What is a Fundamentalist?
There honestly may not be a more controversial term in Christianity today than "Fundamentalist". It is a word that has undergone a vast change in meaning and connotation in the past few decades.
The word "fundamental" means "foundational". When applied to Christian doctrine, it describes the core beliefs that are essential to true Christianity. The term "Fundmentalist" was probably first used in 1920 by Curtis Lee Laws in an article in the Baptist Watchman-Examiner. The term "Fundamental"'s most famous early association, however, is in connection with The Fundamentals, a series of books produced around 1910. This work was a compilation of articles and sermons by many different men exposing and combating modernist views that had crept into mainstream Christianity. Some of the more famous names associated with this endeavor includes R.A.Torrey, A.C. Dixon, B.B. Warfield, James Orr, James Gray, A.T. Pierson, and J.C. Ryle.
The Fundamentals did not attempt to define a clear list of Fundamental doctrines. In fact, there really isn't an authoratative list in existance. A simple list that I have compiled is:
- The Trinity - Father, Son, and Holy Spirit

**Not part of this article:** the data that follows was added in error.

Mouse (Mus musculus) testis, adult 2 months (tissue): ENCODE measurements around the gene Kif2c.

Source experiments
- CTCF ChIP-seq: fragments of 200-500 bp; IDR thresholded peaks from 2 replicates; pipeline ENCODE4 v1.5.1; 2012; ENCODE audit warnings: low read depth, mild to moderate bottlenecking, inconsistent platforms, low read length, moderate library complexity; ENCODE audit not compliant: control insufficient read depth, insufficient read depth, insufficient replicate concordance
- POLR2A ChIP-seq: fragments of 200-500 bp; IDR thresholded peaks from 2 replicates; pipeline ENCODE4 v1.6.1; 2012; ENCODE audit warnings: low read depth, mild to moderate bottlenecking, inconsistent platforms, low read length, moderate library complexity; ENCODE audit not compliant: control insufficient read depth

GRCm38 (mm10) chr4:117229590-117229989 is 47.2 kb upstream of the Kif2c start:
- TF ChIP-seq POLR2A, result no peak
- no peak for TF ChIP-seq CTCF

- Plenary, Verbal Inspiration and Inerrancy of the Scriptures
- Incarnation, Virgin Birth, Deity, Humanity, Sinless Life, Death, Burial, Resurrection, Substitutionary Death, and Second Coming of Christ
- Salvation by Grace through Faith
- Reality of Heaven and Hell
Fundamentalism has changeg quite a bit since those early battles. Today, a Fundamentalist is though of in more "social" terms than in religious terms. A Fundamentalist is thought of being a backwards hick who thinks the Neil Armstrong never set foot on the moon, that credit cards are Satanic, and that anything other than bluegrass music is evil. This description is so far off base from what historical Fundamentalism is.
The original Fundamentalists were men of varied denominations who sought to preserve and defend historic Christianity from an onslught of criticism and revision. These men did so through writing, debating, and preaching. They never sought to form a new denomination in their labors, just to preserve their own.
As far as I can tell, few of these early leaders were Baptists. A major reason for this is because Baptists have proven to be largely immune to the prevailing winds of modernist thought. Also, a Baptist's general tendency toward independence of thought and practice did little to propagate these new teachings. However, Baptists did rise up to carry the banner of Fundamentalism. Three very influential Baptists were W.B. Riley, T.T. Shields, and J. Frank Norris.
Although the media often uses the term in describing Christians, there are few Christian groups who claim the name Fundamentalist. Much of this is due to the general acceptance of the teachings Fundamentalists fought against, and much also is due to the fact that most people don't want to be branded as with what is seen as a derogatory term.